MacIntyre on Money

Friday, November 12, 2010 \AM\.\Fri\.

Alasdair MacIntyre, one of the greatest living Catholic thinkers, was featured last month in Prospect Magazine. The piece, entitled “MacIntyre on Money,” is well worth the read. Here’s a snippet:

MacIntyre has often given the impression of a robe-ripping Savonarola. He has lambasted the heirs to the principal western ethical schools: John Locke’s social contract, Immanuel Kant’s categorical imperative, Jeremy Bentham’s utilitarian “the greatest happiness for the greatest number.” Yet his is not a lone voice in the wilderness. He can claim connections with a trio of 20th-century intellectual heavyweights: the late Elizabeth Anscombe, her surviving husband, Peter Geach, and the Canadian philosopher Charles Taylor, winner in 2007 of the Templeton prize. What all four have in common is their Catholic faith, enthusiasm for Aristotle’s telos (life goals), and promotion of Thomism, the philosophy of St Thomas Aquinas who married Christianity and Aristotle. Leo XIII (pope from 1878 to 1903), who revived Thomism while condemning communism and unfettered capitalism, is also an influence.

MacIntyre begins his Cambridge talk by asserting that the 2008 economic crisis was not due to a failure of business ethics. The opener is not a red herring. Ever since he published his key text After Virtue in 1981, he has argued that moral behaviour begins with the good practice of a profession, trade, or art: playing the violin, cutting hair, brick-laying, teaching philosophy. Through these everyday social practices, he maintains, people develop the appropriate virtues. In other words, the virtues necessary for human flourishing are not a result of the top-down application of abstract ethical principles, but the development of good character in everyday life. After Virtue, which is in essence an attack on the failings of the Enlightenment, has in its sights a catalogue of modern assumptions of beneficence: liberalism, humanism, individualism, capitalism. MacIntyre yearns for a single, shared view of the good life as opposed to modern pluralism’s assumption that there can be many competing views of how to live well.

This rift between economics and ethics, says MacIntyre, stems from the failure of our culture “to think coherently about money.” Instead, we should think like Aristotle and Aquinas, who saw the value of money “to be no more, no less than the value of the goods which can be exchanged, so there’s no reason for anyone to want money other than for the goods they buy.” Money affords more choices and choice is good. But when they are imposed by others whose interest is in getting us to spend, then money becomes the sole measure of human flourishing. “Goods are to be made and supplied, insofar as they can be turned into money… ultimately, money becomes the measure of all things, including itself.” Money can now be made “from the exchange of money for money… and trading in derivatives and in derivatives of derivatives.” And so those who work in the financial sector have become dislocated from the uses of money in everyday life. One symptom of this, MacIntyre contends, is gross inequality. In 2009, for instance, the chief executives of Britain’s 100 largest companies earned on average 81 times more than the average pay of a full-time worker.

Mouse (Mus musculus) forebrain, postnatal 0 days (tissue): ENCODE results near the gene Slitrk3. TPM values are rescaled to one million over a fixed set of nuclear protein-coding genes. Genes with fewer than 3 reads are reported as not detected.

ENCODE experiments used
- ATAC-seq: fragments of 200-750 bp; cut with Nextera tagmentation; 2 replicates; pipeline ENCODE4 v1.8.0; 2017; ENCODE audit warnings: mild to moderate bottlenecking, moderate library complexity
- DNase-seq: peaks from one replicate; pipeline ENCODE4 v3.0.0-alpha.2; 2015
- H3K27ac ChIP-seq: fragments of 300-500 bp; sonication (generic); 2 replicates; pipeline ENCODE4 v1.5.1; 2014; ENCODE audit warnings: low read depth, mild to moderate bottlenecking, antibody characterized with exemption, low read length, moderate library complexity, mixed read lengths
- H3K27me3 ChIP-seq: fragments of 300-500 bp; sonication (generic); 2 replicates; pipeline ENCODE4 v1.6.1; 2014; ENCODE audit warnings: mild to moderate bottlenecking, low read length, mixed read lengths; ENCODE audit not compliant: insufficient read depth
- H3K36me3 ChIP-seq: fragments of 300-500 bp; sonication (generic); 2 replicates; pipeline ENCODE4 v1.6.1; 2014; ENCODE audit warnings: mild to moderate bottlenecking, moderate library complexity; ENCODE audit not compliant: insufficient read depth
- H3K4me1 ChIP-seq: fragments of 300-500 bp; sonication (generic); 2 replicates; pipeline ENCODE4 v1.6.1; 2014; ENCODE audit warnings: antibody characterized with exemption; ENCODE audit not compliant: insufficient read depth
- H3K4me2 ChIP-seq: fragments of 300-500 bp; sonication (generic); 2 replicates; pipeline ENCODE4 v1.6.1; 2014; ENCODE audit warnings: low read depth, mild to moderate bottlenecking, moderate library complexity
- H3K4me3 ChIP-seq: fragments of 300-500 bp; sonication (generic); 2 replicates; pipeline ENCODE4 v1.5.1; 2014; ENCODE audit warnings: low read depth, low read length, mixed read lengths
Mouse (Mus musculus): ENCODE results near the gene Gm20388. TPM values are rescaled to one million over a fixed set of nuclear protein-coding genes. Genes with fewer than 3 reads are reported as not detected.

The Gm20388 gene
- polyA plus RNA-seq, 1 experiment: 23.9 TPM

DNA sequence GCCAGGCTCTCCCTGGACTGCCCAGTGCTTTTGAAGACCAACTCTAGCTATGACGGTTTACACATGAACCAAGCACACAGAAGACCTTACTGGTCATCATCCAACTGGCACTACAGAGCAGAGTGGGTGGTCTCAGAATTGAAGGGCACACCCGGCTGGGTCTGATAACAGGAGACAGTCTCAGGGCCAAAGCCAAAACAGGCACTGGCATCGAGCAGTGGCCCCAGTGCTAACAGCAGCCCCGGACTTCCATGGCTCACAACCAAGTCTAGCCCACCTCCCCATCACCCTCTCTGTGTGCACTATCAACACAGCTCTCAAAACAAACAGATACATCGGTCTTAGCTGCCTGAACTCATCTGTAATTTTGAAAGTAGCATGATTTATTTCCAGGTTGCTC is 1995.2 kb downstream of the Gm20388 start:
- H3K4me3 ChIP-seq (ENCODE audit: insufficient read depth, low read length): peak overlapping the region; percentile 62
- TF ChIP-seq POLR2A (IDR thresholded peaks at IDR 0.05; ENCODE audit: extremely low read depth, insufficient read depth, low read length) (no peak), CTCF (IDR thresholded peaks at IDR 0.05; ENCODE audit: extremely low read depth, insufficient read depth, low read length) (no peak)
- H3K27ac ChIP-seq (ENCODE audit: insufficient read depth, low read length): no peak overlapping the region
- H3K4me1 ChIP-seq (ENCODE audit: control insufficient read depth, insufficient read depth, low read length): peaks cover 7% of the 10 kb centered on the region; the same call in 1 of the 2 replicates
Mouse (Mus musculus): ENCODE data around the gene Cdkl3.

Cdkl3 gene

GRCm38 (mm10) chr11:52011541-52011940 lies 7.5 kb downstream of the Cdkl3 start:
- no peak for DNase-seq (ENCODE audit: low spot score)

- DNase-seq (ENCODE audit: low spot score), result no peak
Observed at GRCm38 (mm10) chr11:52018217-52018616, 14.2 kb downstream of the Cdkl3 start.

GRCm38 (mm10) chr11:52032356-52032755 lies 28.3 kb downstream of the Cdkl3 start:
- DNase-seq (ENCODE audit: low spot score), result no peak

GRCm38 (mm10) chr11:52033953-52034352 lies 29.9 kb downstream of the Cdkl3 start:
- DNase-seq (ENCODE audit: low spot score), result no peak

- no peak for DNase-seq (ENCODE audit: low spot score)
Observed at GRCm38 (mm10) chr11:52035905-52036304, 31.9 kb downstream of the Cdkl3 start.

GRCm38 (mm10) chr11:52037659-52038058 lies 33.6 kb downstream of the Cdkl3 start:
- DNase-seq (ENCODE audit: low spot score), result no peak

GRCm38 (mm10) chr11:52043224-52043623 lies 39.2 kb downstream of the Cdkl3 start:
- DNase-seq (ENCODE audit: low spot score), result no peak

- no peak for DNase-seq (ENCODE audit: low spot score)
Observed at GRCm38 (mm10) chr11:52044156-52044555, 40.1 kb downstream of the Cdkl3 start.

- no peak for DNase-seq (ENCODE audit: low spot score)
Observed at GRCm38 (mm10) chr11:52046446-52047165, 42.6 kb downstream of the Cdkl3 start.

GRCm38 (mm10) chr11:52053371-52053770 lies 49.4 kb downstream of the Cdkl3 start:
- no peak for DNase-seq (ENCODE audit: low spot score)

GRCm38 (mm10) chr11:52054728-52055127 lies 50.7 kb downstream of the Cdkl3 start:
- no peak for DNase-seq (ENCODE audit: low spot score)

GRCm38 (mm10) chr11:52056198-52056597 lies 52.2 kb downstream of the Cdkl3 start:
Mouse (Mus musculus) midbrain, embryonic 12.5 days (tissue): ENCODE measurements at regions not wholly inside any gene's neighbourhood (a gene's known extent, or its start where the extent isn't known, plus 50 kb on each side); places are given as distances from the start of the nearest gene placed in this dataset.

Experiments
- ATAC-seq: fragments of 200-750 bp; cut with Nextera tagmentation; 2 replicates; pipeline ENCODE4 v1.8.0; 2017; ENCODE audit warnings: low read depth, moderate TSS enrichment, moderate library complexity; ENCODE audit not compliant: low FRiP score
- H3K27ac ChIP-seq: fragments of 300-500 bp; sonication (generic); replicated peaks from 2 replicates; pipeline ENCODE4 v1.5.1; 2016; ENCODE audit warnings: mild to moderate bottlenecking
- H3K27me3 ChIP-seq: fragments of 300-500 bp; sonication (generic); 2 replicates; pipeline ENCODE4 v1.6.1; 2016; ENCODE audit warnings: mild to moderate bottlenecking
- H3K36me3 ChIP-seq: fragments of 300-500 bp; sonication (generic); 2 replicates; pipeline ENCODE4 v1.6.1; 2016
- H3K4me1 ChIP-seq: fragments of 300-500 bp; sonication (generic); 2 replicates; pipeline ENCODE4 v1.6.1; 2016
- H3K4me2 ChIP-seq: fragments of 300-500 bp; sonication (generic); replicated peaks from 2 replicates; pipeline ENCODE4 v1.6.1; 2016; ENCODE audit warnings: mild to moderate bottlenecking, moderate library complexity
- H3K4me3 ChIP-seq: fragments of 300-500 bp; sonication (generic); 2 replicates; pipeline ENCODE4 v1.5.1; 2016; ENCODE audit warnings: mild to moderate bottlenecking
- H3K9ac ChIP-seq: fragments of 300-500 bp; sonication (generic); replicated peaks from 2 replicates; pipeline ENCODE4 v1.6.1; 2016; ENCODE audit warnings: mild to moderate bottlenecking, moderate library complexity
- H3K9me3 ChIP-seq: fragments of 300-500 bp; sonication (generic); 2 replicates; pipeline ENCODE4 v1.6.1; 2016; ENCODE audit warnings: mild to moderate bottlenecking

MacIntyre’s After Virtue was a pivotal text for me, as I suspect it is for most. Its trenchant critiques of conservative and liberal liberalism, as well as of libertarianism, are as forceful now as they were 30 years ago. If you haven’t read any MacIntyre, get off the blogs, put away the computer, and do yourself the service of remedying that deficiency.

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John Finnis on the Moral Status of the Fetus

Wednesday, October 20, 2010 \AM\.\Wed\.

Last Friday, John Finnis, whom I and many others consider to be one of the foremost living Catholic intellectuals, debated philosophers Peter Singer and Maggie Little at the Princeton conference Open Hearts, Open Minds and Fair Minded Words (Mirror of Justice‘s own Rick Garnett discussed the constitutionality of legalized abortion on Saturday). My friend, Ryan Anderson, over at Public Discourse has published a revised version of Prof. Finnis’ opening remarks, which are well worth the read. Here are two snippets from the piece (be sure to read the whole thing at Public Discourse):

The thing about moral status is, if you believe in morality at all, that it is not a matter of choice or grant or convention, but of recognition. If you hear anyone talk about conferring or granting moral status, you know they are deeply confused about what morality and moral status are. The very idea of human rights and status is of someone who matters whether we like it or not, and even when no one is thinking about them; and matters, whether we like it or not, as at bottom an equal, because like us in nature as a substantial kind of being.